Category : Arts at SAI


Uncovering the Secrets Hidden Within Indian Paintings

Uncovering the Secrets Hidden Within Indian Paintings

Each year, Asia Week New York gathers the world’s best auction houses, museums, and Asian art specialists for a weeklong event celebrating the importance of Asian art and drawing a crowd of collectors and curators from all over the globe. This year, Professor Jinah Kim — Gardner Cowles Associate Professor of History of Art and Architecture at Harvard University — and Dr. Katherine Eremin — Patricia Cornwell Senior Conservation Scientist at the Harvard Art Museums — teamed up with Christie’s to give a talk at the event, delving into their work with the color and pigments used in Indian paintings and the science behind conservation and restoration as part of the Mittal Institute’s Arts Program.

In Pakistan, Life and Society Become Art

In Pakistan, Life and Society Become Art

“I was born in a very literary family full of artists, poets, and writers. The art was in the blood, and then my uncle, who is also a visual artist internationally recognized, so he basically channeled my interest into visual arts. Since then I have been involved in visual arts,” says Mahbub Jokhio, one of the Mittal Institute’s newest Visiting Artist Fellows for Spring 2019.

Art Exhibition Unveils Partition’s Lasting Legacy

Art Exhibition Unveils Partition’s Lasting Legacy

“In 1947, British India was divided into Pakistan and India, resulting in the largest forced migration in the history of migration. Certain records say there were about three million who migrated and were displaced, but studies done at Harvard show that the numbers were much higher — about 10–13 million people. The question becomes: Who lives to tell the story?” asks Meena Sonea Hewett, Executive Director of the Mittal Institute. “Art as a medium is a great way to tell these stories, because it allows for multiple perspectives to be shared about the Partition and the feelings associated with it.”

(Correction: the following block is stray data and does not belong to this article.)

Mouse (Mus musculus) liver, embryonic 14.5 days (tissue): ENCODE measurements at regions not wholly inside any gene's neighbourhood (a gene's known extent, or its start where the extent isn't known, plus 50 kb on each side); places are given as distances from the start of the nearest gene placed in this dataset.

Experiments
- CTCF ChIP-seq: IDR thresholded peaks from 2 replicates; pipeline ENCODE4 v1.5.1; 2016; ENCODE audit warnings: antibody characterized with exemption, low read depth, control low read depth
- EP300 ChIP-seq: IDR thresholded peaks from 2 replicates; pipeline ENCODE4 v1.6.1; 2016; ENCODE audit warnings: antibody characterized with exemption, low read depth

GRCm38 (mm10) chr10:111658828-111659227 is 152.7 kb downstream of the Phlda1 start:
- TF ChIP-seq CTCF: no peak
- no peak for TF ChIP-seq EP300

The Partition Divided Cultures and Legacies — Can Artwork Unite?

The Partition Divided Cultures and Legacies — Can Artwork Unite?

Krupa Makhija is of the first generation of her family to be born in post-Partition India, her parents and grandparents having migrated from the Sindh Province of Pakistan during the Partition. She grew up hearing stories of the pre-Partition era, but only after high school and her art education did she become more curious about her culture, language, and identity. “Art education has created a kind of sensitivity in me, to question things about myself,” she says. Krupa takes the experiences she’s been told about from the Partition era and infuses their emotions and symbolism into her artwork to create a larger dialogue.  

Embracing Art at the TRACE Symposium

Embracing Art at the TRACE Symposium

On December 7–8, 2018, the Lakshmi Mittal and Family South Asia Institute, the Department of History of Art and Architecture at Harvard University, and the Harvard Art Museums organized “TRACE: Artisanal Intelligence, Material Agency, and Ritual Technology in South Asian Art” — a symposium that brought together scholars of South Asian art, history, and culture.

New Podcast! Ali Sethi: From Lahore With Love

Pakistani musician and author Ali Sethi, AB ’06, returned to Harvard to talk to his longtime friend and mentor Ali Asani, Professor of Indo-Muslim Religion and Cultures, about sufi poetry, his own artistic journey and life as a perpetual student of the arts, and his...

South Asian Art: Collection and Conservation

South Asian Art: Collection and Conservation
  “It has to be beautiful and appeal to your senses, first of all. Then: provenance, condition, rarity.” Sunil Hirani is a prolific, passionate collector of South Asian art, and is describing the apparent simplicity of the process of choosing a piece to acquire....

Visiting Artist Profile: Imran Channa

2018 Visiting Artist Imran Channa is a contemporary artist from Pakistan. His art practice interrogates the intersection between power and knowledge. Channa’s primary focus is on the documentation and dissemination of historical narratives and events. He explores how fabricated narratives can override our collective memory to shape individual and social consciousness and alter human responses. In this interview, we discuss how he first became interested in installation artwork and the benefits of making art abroad.

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